Personal injury law has undergone various changes over many centuries. One change has related to the concept of contributory negligence.
Definition of Contributory Negligence
According to traditional personal injury law, the victim of an accident cannot recover any damages if he or she played any part in creation of that same accident. This concept was meant to cover the situation where the claimant/victim had to bear some level of fault, with respect to causing the accident.
How the legal system has changed the way that it deals with accident victims, specifically those that played some part in creating the injury-causing accident?
Today comparative negligence has replaced contributory negligence. Pure comparative negligence states that the victim’s recovery should decrease according to the percentage of fault that has fallen on the same victim.
Most courts use a modified version of pure comparative negligence. In that modified version, the victim cannot recover any portion of the awarded money, if that same victim has been found responsible for more than 50% of the accident.
What aspect of personal injury law has not changed over the centuries?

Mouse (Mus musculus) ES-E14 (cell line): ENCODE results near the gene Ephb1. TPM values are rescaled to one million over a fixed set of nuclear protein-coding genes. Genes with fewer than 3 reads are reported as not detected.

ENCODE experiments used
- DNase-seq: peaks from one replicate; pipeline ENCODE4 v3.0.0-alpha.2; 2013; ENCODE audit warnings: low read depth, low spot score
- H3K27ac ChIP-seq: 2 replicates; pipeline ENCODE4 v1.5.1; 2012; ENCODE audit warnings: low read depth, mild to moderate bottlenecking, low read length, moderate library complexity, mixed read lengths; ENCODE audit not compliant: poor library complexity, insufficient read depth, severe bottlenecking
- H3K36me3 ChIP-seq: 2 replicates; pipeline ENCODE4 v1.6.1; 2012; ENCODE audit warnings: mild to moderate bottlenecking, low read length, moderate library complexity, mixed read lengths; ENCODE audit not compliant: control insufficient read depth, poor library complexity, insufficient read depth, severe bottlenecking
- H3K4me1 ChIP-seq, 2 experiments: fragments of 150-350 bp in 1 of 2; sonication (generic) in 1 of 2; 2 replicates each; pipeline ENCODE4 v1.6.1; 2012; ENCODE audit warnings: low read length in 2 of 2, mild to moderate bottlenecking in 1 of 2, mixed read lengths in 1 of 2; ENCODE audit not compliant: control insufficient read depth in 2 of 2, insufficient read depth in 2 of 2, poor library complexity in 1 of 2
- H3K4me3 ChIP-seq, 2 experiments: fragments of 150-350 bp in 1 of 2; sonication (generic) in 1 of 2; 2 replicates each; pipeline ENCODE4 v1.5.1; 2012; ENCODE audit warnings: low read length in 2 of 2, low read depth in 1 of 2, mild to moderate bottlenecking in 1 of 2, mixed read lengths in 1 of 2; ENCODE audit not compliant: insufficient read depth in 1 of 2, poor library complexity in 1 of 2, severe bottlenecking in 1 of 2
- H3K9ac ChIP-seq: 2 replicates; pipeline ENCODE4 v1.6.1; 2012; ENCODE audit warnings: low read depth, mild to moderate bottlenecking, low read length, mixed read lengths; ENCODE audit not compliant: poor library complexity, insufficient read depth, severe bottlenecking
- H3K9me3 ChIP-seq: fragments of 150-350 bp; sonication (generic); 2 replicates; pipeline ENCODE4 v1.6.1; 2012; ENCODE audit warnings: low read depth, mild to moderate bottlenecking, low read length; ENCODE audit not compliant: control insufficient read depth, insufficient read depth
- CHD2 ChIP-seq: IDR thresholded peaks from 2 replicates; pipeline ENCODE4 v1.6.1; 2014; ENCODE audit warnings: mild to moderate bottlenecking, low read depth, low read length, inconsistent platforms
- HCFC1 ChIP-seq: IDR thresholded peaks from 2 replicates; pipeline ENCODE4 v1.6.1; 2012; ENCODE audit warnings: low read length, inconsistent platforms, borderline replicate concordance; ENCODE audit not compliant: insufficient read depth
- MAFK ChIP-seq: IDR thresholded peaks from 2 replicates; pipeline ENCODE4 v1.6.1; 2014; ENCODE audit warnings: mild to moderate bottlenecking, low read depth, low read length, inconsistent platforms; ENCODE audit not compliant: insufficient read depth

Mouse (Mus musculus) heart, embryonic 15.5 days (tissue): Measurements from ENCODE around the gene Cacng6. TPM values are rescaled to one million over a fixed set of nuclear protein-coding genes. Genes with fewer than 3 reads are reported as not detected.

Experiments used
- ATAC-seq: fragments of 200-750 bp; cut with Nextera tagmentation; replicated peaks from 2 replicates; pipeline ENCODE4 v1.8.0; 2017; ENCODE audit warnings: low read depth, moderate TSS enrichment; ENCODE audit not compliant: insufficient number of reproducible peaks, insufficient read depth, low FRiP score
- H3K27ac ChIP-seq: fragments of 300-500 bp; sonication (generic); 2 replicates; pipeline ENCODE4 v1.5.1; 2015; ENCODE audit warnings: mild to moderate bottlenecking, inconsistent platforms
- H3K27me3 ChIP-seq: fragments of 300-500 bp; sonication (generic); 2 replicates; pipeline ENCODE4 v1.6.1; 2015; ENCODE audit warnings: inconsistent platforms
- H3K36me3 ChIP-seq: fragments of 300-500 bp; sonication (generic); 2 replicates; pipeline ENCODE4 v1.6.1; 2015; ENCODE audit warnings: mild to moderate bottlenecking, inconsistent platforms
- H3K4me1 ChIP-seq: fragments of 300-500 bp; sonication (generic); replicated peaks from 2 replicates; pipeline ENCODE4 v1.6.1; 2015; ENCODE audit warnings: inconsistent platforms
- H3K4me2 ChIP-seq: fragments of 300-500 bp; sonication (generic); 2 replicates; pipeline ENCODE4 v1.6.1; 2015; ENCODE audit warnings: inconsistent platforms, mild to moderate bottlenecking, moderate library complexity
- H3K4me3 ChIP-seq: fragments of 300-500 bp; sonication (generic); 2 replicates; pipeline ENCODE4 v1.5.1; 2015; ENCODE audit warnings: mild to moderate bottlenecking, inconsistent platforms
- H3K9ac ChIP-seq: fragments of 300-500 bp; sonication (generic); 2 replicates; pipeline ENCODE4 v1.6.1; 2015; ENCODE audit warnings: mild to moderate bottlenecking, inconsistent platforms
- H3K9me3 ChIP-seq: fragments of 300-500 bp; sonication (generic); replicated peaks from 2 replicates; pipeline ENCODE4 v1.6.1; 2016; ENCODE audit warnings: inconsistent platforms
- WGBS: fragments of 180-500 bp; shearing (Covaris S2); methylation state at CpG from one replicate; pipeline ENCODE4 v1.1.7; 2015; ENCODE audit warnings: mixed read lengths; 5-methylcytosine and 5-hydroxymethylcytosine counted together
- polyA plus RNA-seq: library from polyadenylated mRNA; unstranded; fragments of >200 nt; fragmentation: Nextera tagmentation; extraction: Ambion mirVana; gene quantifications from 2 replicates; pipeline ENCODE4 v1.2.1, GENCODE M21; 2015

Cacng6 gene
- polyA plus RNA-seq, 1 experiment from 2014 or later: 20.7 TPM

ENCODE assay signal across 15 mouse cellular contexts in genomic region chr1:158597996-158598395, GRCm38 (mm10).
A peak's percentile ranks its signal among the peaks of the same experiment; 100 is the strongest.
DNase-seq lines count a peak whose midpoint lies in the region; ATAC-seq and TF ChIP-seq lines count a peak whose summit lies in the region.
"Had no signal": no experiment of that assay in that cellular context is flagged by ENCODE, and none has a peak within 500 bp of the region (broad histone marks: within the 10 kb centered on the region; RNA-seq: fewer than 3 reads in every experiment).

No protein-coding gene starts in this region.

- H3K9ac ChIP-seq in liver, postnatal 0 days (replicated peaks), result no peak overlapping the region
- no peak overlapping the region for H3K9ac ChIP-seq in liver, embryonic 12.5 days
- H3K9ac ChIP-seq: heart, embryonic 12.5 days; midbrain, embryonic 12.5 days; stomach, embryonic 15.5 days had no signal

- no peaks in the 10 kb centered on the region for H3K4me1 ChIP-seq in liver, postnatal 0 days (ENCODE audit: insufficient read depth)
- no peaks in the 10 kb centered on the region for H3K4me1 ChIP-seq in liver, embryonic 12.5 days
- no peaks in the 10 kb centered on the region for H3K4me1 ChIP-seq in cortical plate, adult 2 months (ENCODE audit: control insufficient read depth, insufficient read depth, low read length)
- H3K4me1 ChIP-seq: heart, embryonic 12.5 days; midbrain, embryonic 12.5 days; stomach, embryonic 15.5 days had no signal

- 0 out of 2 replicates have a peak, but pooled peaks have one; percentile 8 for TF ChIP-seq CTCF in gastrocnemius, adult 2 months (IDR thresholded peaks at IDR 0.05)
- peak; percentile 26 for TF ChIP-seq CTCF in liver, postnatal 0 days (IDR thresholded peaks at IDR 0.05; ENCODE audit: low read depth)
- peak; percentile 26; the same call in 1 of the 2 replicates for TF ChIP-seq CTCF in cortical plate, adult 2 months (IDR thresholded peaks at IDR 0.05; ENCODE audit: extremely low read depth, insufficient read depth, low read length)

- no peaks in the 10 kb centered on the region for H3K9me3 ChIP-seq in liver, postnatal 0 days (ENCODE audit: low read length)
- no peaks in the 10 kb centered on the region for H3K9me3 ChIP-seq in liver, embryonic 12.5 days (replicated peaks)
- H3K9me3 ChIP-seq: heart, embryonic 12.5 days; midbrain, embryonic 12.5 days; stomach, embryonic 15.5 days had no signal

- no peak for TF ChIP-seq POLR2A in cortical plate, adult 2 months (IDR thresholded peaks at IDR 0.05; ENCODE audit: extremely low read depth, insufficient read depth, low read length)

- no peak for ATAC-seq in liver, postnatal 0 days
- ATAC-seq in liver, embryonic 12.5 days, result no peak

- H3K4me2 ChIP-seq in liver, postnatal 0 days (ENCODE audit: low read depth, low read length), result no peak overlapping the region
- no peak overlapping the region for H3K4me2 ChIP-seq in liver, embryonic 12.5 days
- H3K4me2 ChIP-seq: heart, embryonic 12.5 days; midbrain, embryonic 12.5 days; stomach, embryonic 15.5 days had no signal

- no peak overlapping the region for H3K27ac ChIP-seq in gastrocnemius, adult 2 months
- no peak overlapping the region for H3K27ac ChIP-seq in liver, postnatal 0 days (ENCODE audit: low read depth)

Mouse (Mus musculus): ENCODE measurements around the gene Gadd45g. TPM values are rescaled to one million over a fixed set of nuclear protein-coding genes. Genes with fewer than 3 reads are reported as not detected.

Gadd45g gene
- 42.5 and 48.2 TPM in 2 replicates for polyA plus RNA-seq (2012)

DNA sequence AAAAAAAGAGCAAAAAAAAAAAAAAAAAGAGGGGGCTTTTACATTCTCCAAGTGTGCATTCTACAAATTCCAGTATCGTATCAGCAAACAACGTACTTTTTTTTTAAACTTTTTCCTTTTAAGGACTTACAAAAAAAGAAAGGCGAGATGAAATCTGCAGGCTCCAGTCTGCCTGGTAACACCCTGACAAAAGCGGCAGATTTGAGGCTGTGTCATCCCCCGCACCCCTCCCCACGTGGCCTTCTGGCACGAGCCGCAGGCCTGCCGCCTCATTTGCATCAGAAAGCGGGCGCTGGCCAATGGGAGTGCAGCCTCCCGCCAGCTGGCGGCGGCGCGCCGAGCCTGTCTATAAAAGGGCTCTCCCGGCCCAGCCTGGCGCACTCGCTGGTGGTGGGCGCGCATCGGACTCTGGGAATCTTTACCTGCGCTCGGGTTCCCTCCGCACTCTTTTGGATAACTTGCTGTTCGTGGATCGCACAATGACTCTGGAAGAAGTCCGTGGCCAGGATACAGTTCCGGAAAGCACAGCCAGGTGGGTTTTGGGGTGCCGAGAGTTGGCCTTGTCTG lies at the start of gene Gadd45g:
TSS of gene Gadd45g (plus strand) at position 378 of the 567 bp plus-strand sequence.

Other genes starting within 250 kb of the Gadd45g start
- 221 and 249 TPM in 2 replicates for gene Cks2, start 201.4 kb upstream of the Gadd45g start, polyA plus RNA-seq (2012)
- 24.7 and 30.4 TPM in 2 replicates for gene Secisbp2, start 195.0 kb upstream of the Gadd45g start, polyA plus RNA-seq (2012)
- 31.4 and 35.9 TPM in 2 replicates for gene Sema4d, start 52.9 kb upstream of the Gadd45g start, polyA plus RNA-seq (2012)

The lawyer for a defendant cannot always use contributory or comparative negligence, when seeking the court’s forgiveness of the defendant’s behavior. There is a time when the court would not honor that proposed excuse.
What sort of situation would permit creation of such a time? That would be a situation in which the defendant had chosen to act intentionally, If the defendant’s intentional actions had hurt the victim/claimant, then the injury lawyer in Halifax of the defendant would not be allowed to use contributory or comparative negligence as a defense.
In other words, someone that was assaulted or attacked has the legal right to put up a defense, regardless of how the defensive action might add to the victim’s injuries. The attacker would not have the right to say that some of the harm done to the victim was self-inflicted, and that, therefore, the attacker/defendant should not get charged for all of the victim’s injuries.
Can you picture how silly it would sound for a judge to say to a victim this: We will cover 80% of those injuries, but not the other 20%. We have determined that you created that 20% when you tried to defend yourself.
If would not seem like the judge was being fair to the victim, if that represented the nature of the judge’s comments. The concept of fairness does not change. For that reason, victims have never been charged with contributory or comparative negligence, when they have tried to defend themselves. It might be claimed that victims that managed to beat their attacker should not get any compensation. Yet such victims would hurt only the defendant.